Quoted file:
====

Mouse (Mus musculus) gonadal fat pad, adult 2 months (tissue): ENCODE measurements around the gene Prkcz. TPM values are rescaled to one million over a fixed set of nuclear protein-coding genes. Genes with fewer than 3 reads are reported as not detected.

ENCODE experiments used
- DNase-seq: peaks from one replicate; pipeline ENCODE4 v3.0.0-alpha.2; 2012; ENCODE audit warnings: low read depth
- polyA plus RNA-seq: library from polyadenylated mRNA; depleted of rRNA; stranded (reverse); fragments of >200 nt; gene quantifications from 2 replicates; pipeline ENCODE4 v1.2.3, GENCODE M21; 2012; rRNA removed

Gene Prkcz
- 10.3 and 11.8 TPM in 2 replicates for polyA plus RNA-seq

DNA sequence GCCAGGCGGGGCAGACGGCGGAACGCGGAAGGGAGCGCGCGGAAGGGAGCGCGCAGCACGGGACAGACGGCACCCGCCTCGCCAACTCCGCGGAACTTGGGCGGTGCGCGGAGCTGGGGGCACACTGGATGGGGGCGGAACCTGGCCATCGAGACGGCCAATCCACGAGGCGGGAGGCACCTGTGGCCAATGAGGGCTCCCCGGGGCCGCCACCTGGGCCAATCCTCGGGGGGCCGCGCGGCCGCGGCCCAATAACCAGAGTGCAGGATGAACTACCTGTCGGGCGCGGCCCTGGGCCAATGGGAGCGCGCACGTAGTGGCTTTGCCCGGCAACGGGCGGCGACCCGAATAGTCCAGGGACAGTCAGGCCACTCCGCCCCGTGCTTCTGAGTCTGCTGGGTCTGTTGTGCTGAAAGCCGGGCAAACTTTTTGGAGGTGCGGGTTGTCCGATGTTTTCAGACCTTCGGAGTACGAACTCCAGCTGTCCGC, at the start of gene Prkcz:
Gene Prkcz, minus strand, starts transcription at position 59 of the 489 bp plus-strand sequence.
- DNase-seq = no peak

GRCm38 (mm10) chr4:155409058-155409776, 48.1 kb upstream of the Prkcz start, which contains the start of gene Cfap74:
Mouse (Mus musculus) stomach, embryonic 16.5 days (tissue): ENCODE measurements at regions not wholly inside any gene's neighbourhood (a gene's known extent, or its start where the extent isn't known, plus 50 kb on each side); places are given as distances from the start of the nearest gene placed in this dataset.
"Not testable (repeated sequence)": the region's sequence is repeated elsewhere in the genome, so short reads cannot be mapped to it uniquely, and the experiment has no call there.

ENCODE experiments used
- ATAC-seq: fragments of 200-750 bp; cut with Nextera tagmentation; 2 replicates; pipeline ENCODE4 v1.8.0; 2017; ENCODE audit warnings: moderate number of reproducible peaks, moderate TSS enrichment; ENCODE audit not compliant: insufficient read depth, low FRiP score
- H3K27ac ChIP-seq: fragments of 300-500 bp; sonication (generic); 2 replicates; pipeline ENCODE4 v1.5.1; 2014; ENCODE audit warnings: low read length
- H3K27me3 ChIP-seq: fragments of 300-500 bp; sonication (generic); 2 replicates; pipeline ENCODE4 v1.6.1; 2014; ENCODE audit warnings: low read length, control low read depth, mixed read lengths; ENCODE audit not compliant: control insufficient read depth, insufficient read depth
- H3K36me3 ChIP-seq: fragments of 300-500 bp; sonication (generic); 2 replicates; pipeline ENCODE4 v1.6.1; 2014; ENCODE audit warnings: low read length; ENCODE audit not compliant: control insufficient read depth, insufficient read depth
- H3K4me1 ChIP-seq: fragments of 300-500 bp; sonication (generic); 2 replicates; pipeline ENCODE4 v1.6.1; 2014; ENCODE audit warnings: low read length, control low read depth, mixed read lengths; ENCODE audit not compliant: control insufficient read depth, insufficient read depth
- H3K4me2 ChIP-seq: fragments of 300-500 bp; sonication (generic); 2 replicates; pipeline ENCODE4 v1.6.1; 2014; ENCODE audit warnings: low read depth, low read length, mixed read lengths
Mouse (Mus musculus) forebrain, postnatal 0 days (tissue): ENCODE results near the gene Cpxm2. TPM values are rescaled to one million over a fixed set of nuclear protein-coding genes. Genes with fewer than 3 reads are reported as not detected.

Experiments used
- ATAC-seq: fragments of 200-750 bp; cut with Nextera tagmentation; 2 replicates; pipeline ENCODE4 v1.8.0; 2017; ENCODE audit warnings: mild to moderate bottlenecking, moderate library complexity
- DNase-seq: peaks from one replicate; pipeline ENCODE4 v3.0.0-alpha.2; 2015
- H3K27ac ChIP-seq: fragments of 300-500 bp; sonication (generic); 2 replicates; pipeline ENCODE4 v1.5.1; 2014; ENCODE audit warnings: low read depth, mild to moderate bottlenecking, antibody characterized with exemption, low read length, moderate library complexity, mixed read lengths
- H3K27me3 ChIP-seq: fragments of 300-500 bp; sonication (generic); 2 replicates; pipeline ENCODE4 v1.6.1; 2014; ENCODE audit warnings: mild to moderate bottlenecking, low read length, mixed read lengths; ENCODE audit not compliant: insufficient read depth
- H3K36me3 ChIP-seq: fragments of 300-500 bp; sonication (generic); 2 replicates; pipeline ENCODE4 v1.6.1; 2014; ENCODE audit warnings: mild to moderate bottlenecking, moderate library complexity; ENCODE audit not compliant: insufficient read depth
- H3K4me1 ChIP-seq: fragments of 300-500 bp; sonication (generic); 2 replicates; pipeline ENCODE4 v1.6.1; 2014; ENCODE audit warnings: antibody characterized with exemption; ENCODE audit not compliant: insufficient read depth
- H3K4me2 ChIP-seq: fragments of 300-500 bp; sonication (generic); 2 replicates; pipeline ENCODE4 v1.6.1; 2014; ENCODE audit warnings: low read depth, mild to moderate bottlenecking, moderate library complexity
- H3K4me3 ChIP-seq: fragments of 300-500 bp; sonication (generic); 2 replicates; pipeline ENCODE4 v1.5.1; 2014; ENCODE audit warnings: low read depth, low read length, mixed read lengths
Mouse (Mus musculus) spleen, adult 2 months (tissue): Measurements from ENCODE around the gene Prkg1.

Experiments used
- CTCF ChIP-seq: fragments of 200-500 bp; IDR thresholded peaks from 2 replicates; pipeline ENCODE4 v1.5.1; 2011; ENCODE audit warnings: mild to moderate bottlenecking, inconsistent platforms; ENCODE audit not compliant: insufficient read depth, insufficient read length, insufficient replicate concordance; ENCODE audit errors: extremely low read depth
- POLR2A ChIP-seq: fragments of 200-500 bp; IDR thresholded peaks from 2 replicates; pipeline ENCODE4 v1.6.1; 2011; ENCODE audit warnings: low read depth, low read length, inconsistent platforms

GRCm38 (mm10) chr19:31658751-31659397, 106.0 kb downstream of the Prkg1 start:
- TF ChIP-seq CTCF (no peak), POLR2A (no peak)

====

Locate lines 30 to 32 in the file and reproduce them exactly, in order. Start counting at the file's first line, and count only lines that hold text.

Mouse (Mus musculus) spleen, adult 2 months (tissue): Measurements from ENCODE around the gene Prkg1.

Experiments used
- CTCF ChIP-seq: fragments of 200-500 bp; IDR thresholded peaks from 2 replicates; pipeline ENCODE4 v1.5.1; 2011; ENCODE audit warnings: mild to moderate bottlenecking, inconsistent platforms; ENCODE audit not compliant: insufficient read depth, insufficient read length, insufficient replicate concordance; ENCODE audit errors: extremely low read depth